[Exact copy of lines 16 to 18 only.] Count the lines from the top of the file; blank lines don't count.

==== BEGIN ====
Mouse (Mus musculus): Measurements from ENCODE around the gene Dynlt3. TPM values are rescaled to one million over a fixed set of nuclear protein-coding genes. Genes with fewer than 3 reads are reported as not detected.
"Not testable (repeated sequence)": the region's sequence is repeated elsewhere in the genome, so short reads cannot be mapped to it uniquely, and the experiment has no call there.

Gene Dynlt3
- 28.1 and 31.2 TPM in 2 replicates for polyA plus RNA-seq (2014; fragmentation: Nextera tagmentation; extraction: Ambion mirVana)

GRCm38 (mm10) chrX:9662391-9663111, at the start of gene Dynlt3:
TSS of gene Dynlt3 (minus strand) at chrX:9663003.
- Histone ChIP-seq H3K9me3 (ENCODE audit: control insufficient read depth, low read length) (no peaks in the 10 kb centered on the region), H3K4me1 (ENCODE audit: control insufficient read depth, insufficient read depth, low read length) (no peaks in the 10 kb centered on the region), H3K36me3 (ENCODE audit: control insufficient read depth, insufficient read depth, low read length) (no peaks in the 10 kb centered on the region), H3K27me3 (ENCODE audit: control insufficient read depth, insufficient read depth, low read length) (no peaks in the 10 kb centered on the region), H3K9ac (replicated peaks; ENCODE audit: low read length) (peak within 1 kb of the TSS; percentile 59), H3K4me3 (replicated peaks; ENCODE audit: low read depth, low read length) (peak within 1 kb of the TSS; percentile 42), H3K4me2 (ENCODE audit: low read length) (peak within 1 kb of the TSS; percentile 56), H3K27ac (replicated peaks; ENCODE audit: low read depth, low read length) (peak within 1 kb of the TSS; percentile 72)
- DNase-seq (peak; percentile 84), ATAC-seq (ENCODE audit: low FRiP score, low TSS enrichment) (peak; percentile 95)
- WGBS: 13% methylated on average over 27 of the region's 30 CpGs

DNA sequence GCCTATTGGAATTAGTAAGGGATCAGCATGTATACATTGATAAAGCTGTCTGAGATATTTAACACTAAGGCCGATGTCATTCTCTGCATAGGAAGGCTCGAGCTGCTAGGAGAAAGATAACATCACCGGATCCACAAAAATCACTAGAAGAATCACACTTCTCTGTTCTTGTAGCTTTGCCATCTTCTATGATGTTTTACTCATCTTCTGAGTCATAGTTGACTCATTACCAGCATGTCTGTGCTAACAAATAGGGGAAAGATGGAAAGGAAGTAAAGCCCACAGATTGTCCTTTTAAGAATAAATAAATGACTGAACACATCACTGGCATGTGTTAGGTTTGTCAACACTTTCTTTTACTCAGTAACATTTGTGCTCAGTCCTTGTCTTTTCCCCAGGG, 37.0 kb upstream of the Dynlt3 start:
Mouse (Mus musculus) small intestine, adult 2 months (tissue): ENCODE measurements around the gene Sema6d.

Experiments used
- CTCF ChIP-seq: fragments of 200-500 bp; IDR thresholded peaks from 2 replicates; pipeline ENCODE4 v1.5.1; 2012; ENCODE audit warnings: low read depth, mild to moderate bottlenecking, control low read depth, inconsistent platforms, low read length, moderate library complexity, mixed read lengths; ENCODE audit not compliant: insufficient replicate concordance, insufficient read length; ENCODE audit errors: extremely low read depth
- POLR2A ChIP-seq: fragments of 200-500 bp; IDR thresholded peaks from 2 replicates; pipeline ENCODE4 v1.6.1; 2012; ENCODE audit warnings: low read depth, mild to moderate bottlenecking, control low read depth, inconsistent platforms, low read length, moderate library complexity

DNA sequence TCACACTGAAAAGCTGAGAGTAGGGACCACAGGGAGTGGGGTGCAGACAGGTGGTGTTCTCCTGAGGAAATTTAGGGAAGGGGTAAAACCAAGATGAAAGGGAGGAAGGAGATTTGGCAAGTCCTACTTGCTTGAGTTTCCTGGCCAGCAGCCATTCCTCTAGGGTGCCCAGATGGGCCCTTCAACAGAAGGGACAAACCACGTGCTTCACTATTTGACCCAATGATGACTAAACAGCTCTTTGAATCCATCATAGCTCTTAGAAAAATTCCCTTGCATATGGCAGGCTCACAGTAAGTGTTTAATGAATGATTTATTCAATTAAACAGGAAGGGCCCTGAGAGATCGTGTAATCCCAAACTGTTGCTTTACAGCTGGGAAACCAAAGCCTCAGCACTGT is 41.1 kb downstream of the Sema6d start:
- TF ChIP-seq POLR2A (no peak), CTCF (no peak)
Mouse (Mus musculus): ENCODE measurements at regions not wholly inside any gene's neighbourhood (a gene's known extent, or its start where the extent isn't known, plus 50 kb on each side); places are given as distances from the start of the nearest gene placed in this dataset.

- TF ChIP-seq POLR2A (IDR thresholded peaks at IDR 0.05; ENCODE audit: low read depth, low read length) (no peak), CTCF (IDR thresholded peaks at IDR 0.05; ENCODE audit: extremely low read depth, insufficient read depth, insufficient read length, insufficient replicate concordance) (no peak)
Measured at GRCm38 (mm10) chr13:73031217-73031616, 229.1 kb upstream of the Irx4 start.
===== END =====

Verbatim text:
- TF ChIP-seq POLR2A (no peak), CTCF (no peak)
Mouse (Mus musculus): ENCODE measurements at regions not wholly inside any gene's neighbourhood (a gene's known extent, or its start where the extent isn't known, plus 50 kb on each side); places are given as distances from the start of the nearest gene placed in this dataset.

- TF ChIP-seq POLR2A (IDR thresholded peaks at IDR 0.05; ENCODE audit: low read depth, low read length) (no peak), CTCF (IDR thresholded peaks at IDR 0.05; ENCODE audit: extremely low read depth, insufficient read depth, insufficient read length, insufficient replicate concordance) (no peak)